I’ve said before that there are two sides to writer Charles Soule. The one most commonly on display is the one with his ruthless competence that you see in the majority of his superhero work. His writing on those titles can be involving and even quite enjoyable, but genuine surprises and cleverness are usually few and far between. The other side is the freewheeling one where he likes to throw everything at the wall to see what sticks, as seen in his creator-owned space opera/political drama “Letter 44.” I wasn’t sure what side we were going to get with “Curse Words,” though, the presence of “God Hates Astronauts” creator Ryan Browne as the artist indicated the latter. In a shocking twist (that probably won’t surprise you) we get “ruthlessly competent” Soule here with some occasional bits of craziness to spice things up.
The wizard named Wizord came to our world for one reason only: To prepare a spell that would sacrifice it to feed the power of his master Sizzajee. He was all set to do it too. Except that in the weeks it took to prepare the spell he came to understand, appreciate, and even love Earth and its inhabitants. Wizord then decided to reveal himself to the world as a wizard, conveniently leaving out the reasons why he came here in the first place, and offering his services to the world at large. For a price, of course, because a wizard’s gotta eat.
While this nets him a lot of fame, it also attracts the attention of his former master. Sizzajee still wants our world, but he wants to see Wizord dead first. So he starts sending his subordinates after the rogue wizard, with the first one doing double duty as a warning and cannon fodder. The second one, however, is all business as she’s Ruby Stitch, the warrior sorceress who was also Wizord’s lover.
“Curse Words” looks to be all about Wizord’s path to redemption. While the specifics of his life prior to arriving in our world are only hinted at, it’s implied that he’s as bad a wizard as they come. The problem is that while he’s able to make a fresh start of things on Earth he’s still learning the ropes of how to actually be a good person. So there’s a lot of collateral damage along the way -- as the people who are attending a baseball game during his first major battle can attest to.
Soule does a good job of establishing these aspects of his protagonist right from the start, making it very clear what kind of book this is going to be. The problem is that it’s a very familiar narrative arc with nothing to suggest that it’s going to be substantially different than the many other times we’ve seen it executed before elsewhere. It does stand a pretty decent chance of being an entertaining version of this particular plot as Soule displays more cleverness here than I’m used to seeing on his superhero titles. This is best seen when Wizord loses his power and has to find a way to recharge in our world through some genuinely inspired means. Of course, said means are not without consequence, which will undoubtedly tie back into Wizord’s redemptive quest.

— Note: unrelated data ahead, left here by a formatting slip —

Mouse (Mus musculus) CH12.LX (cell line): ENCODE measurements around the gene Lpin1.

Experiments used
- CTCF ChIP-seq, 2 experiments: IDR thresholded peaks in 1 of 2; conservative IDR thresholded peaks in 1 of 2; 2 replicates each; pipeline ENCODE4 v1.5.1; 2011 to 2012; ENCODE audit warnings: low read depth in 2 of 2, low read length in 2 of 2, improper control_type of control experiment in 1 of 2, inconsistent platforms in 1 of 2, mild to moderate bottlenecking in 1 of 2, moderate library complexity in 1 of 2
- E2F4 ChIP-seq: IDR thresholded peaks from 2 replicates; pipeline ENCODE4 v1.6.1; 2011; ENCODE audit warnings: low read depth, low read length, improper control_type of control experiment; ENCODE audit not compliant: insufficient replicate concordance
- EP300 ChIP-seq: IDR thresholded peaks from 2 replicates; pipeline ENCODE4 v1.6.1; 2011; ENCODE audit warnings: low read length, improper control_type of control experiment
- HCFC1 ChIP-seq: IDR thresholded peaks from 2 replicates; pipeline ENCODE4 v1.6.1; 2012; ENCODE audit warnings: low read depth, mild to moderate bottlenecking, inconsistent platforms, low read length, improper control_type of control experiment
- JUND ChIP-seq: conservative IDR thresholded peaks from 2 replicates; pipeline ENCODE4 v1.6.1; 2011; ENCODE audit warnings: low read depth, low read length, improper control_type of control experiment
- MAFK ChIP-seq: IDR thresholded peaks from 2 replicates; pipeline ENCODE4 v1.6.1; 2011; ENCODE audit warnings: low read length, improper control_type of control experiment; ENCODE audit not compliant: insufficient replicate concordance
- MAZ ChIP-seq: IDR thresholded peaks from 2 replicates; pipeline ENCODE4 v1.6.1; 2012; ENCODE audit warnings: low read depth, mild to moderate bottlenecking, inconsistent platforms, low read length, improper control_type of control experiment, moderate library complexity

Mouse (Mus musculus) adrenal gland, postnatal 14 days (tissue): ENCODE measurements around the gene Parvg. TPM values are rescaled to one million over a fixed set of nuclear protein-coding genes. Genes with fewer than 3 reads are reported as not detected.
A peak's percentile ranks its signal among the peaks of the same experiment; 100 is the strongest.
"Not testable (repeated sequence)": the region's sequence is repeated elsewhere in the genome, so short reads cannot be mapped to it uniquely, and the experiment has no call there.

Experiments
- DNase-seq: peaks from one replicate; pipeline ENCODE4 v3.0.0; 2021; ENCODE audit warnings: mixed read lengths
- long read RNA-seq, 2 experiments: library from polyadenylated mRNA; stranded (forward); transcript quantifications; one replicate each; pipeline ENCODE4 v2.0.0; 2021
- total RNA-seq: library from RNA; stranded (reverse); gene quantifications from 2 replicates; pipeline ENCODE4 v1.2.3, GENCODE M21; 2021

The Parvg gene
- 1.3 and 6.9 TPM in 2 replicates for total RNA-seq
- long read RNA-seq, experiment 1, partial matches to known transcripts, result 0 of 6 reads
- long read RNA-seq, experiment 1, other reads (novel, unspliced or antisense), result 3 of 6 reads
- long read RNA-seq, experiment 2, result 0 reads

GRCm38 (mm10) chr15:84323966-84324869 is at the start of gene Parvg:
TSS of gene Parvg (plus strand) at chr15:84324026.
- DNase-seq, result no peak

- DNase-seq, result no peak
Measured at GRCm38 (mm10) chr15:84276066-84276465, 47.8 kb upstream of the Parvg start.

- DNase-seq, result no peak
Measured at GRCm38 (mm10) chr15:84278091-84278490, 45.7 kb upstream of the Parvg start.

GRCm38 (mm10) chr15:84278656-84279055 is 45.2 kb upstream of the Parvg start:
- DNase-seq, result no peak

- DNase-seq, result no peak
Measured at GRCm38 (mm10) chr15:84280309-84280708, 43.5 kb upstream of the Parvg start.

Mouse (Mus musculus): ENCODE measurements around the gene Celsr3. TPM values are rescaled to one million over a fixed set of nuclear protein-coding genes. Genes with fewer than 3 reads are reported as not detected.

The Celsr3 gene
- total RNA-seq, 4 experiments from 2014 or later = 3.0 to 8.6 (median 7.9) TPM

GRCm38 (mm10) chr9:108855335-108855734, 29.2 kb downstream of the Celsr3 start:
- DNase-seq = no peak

I should also point out that Soule is good with laying down the rules for how magic works in this series. In fact, the whole series reads like he does have a plan and knows where he wants to go with it. Normally this would be a great thing in my opinion. The catch is, and I’ll admit that this is probably specific to me, is that I wanted more crazy from this series. I really wanted to see what would happen when you mash together the insanity of “God Hates Astronauts” with “Letter 44.” In the case of “Curse Words,” the result is much like when you multiply two negative numbers together: you don’t get something more negative, you get a positive.
There are plenty of times when you can see the craziness peeking out from around the edges. Like when we see that something is translated from the language “-tique,” the fishes who complain about going in the bad water, an Interpol agent with the name of Jacque Zaque, even Wizord’s own name. I think the book is better with these bits, but they also serve as a constant reminder to me of what I wanted from “Curse Words” as opposed to what I actually got.
Even if the story isn’t as crazy as I wanted, it still allows Browne plenty of room to go nuts as far as the art is concerned. While Browne’s work on “God Hates Astronauts” remains the purest distillation of his style, what’s here is pretty impressive as well. From Wizord’s city-wide fight with the Renaissance fop Cornwall to the airplane-set throwdown with Ruby Stitch, the art never lacks for excitement. The best scene, in my opinion, is the double-page spread of Sizzajee’s ruined realm that closes out the volume. At first glance, it’s a fittingly dark and run-down realm for a magical lord of his caliber. Look at it a bit longer and you’ll realize that you’ve seen this scene before, in a previous double-page spread.
Is everything that happens to Wizord in “Curse Words” all his own fault? Could be, and I’m interested in seeing what happens when he finally makes the connection that we do on those final pages. Taken on its own terms, the series is a solidly constructed fantasy action/adventure story strewn with clever bits and great art. If that sounds like your idea of a good time, then pick up vol. 1 now. If you want something more mental than this, well, the first volumes of “God Hates Astronauts” and “Letter 44” are still available too.